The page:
3. You’ll be a good wife because you’ve already proven to be a submissive help. It’s obvious to everyone you are a competent woman. You’ve been formally trained in theology more than many pastors. Your mastery of the English language and the poetic way you express your thoughts are a God-given gift. Your knowledge of global crises and gospel-driven and philanthropic relief are impressive. You have not used your abilities as a way to draw attention to yourself but as a means to serve. You have used them to submit to your church leadership or those over you in your employment to help draw attention to the Giver of those gifts. You have set up adoption funds through your local church and were able to see some of your friends give precious children forever families. You have applied your theology instead of letting it grow stagnant in your brain and contentious in your heart, using it to help others by entreating, teaching, encouraging, correcting, and even keeping silent when necessary. You have written some of the most beautiful sentences I’ve ever read which have served in helping me strive to be better at what I do and in the way I make use of the gifts I’ve been given.
Be that submissive help to Brad. Make it easy for him to lead in your home. Don’t intimidate him or use your skills as a means of manipulation. Make him a better husband by the way you exercise your gifts. Use your abilities in a way that helps him and doesn’t make him feel like you are competing with him. Your desire will be to rule over your husband. Master that desire. Don’t master him.
4. You’ll be a good wife because you’ve already learned to hold your earthly relationships with loose hands. This last point takes me back to our final year of undergrad (1998) in Senior Study Hall. There we were (me, you, and Marica), with our heads often bowed in prayer, well-worn Bibles laid out before us, journals filled with entries expressing all God was doing in our hearts, and Christian hedonism fresh on our minds. Others looked and saw tables of wood and melamine. But we knew those tables where we sat were holy tables. God was doing business with us and we were learning from Him.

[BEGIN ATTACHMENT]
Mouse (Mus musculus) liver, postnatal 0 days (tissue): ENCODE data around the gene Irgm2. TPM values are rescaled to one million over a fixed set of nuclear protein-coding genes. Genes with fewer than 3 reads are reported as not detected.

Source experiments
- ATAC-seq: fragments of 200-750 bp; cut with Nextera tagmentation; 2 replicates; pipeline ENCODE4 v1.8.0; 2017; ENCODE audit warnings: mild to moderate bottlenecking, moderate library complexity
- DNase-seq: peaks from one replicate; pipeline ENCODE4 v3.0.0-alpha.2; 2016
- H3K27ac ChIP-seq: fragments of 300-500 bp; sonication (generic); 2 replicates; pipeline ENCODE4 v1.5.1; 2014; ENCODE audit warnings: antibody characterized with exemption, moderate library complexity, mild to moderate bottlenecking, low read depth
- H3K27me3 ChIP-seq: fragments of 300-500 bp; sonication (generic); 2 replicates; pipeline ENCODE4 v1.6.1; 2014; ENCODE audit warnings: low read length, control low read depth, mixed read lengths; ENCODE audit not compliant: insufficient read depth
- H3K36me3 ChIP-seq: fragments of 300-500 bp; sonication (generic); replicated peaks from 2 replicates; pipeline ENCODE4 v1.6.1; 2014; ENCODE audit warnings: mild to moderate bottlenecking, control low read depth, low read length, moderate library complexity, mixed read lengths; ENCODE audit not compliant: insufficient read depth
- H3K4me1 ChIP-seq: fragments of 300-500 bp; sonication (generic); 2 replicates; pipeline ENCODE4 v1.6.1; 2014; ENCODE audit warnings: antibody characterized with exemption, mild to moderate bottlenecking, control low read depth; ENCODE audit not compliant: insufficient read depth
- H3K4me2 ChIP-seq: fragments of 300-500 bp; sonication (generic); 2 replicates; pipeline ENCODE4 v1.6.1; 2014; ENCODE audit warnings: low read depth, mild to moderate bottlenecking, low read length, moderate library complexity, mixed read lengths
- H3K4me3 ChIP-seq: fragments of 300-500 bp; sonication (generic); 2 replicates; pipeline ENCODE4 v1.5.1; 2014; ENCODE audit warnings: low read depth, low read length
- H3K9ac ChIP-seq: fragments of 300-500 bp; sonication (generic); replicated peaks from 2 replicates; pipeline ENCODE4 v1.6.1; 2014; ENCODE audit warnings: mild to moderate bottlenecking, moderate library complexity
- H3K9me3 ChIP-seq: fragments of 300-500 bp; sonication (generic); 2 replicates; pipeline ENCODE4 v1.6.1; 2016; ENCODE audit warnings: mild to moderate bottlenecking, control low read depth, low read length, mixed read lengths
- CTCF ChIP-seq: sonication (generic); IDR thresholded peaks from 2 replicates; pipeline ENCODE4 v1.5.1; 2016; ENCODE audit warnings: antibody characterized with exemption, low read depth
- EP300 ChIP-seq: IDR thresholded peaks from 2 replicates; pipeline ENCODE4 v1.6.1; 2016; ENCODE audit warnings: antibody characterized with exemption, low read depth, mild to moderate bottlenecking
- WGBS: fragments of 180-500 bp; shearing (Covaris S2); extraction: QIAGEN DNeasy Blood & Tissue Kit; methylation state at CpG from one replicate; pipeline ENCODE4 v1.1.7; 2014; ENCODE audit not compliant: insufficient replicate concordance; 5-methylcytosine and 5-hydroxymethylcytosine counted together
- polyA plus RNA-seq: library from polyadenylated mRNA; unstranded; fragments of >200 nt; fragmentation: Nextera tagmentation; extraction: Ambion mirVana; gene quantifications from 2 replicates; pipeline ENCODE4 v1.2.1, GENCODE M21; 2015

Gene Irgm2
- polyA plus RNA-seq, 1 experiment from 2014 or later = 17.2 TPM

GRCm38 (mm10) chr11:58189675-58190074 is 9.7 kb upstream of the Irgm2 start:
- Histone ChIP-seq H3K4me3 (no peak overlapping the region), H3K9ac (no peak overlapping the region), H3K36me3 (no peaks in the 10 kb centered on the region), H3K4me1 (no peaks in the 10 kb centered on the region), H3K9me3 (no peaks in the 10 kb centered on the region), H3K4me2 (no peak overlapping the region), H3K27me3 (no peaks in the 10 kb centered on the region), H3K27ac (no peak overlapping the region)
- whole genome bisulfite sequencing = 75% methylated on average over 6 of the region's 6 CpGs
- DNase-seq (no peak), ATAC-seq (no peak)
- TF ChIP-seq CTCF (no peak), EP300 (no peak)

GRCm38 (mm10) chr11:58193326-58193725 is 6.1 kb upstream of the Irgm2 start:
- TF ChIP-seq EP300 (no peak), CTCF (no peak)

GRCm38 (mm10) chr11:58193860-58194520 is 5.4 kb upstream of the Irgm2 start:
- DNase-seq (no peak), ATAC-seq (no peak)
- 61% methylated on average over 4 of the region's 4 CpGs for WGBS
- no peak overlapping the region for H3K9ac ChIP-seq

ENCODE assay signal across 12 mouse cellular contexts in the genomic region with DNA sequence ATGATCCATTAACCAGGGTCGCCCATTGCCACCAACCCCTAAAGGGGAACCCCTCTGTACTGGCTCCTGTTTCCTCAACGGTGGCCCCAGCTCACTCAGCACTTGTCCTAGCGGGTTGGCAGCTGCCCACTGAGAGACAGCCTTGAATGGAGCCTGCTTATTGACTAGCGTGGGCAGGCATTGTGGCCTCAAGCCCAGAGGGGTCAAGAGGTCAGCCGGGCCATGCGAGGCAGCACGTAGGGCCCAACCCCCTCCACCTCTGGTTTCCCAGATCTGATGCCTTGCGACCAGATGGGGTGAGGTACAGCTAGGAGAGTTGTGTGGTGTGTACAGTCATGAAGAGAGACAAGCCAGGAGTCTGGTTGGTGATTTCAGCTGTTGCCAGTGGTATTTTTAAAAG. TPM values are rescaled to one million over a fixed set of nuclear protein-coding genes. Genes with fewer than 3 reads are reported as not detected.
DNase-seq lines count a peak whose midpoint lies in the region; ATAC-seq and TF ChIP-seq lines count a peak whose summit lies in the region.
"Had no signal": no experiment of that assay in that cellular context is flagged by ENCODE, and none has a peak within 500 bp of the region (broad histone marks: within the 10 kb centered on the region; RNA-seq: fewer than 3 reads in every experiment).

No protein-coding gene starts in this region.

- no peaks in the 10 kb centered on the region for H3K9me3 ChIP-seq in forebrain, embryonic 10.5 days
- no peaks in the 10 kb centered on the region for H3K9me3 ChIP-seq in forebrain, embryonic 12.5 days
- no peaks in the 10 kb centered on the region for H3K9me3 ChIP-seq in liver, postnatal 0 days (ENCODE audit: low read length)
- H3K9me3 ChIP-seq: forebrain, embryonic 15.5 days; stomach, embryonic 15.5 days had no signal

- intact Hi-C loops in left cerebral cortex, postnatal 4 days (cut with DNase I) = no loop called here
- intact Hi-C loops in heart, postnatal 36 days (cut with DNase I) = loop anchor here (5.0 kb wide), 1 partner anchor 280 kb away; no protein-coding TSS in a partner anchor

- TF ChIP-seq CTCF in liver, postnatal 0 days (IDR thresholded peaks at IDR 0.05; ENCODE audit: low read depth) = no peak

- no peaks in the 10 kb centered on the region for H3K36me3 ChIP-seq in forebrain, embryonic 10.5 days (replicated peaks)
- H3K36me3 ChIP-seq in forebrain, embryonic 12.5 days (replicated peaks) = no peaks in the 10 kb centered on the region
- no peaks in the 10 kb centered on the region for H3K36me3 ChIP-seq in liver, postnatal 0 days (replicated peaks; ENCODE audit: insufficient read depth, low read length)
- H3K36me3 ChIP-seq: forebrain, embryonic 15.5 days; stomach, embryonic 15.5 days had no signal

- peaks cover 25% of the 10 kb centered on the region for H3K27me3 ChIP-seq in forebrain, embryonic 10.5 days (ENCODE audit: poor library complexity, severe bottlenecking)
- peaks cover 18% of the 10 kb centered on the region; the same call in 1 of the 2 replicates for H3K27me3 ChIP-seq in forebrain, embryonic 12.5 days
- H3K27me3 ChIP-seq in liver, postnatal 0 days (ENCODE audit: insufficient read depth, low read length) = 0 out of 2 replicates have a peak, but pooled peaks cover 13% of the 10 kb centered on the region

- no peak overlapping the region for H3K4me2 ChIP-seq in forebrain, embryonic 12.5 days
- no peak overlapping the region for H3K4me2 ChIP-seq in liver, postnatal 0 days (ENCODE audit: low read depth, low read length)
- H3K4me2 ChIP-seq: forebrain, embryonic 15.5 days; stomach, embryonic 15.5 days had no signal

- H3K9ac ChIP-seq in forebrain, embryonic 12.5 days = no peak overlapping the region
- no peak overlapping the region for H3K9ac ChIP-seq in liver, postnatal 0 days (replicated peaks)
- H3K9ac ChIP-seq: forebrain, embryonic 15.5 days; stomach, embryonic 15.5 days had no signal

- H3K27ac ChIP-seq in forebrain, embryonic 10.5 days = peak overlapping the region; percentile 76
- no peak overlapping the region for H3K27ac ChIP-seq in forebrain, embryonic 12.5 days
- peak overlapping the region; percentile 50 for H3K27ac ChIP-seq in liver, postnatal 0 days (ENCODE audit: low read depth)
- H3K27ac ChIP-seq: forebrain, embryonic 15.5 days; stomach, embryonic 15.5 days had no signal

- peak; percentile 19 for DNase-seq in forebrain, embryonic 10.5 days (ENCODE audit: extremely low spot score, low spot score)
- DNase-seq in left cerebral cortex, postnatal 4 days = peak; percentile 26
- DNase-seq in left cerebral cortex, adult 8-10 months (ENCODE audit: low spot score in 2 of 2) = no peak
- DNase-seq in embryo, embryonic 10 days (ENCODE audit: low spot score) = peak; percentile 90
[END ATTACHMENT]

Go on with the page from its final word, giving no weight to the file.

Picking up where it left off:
I remember catching an unintentional (honestly, it was!) glimpse at your journal one night. I saw something written at the top that I have never forgotten. You had the lyrics written out to the final verse of the hymn, “A Mighty Fortress is Our God.” What I saw looked something like this:
“Let goods (house, car, books) and kindred (Mom, Dad, Josh, Matt, Luke) go
This mortal life also
The body they may kill
God’s truth abideth still
His kingdom is forever.”
Today, you’ll add a new name to that list of kindred. You know marriage is a gift for this life only. You will be married to Christ forever, but to Brad for a vapor. If Christ doesn’t return first, your relationship will eventually return to the dust from which your bodies came. So keep eternity in mind each day as you interact with Brad. Don’t waste your role as a wife. It will soon be over. Obey God in this new season like you’re living for a Kingdom that is forever. Your being a wife can serve God best only if you continue to be most satisfied in Him. Not your role. Not your husband. So hold tightly to Christ and loosely to Brad. To use a Piperism, love Christ most and you will love Brad best.
I love you, my Joy-driven friend. It is my supreme delight to share today with you. It is an honor to stand next to you and witness the covenant you and Brad make with each other before God. I will be rejoicing too, that because of a covenant God made with you both and keeps for all eternity, you really will live happily ever after. That’s something to celebrate!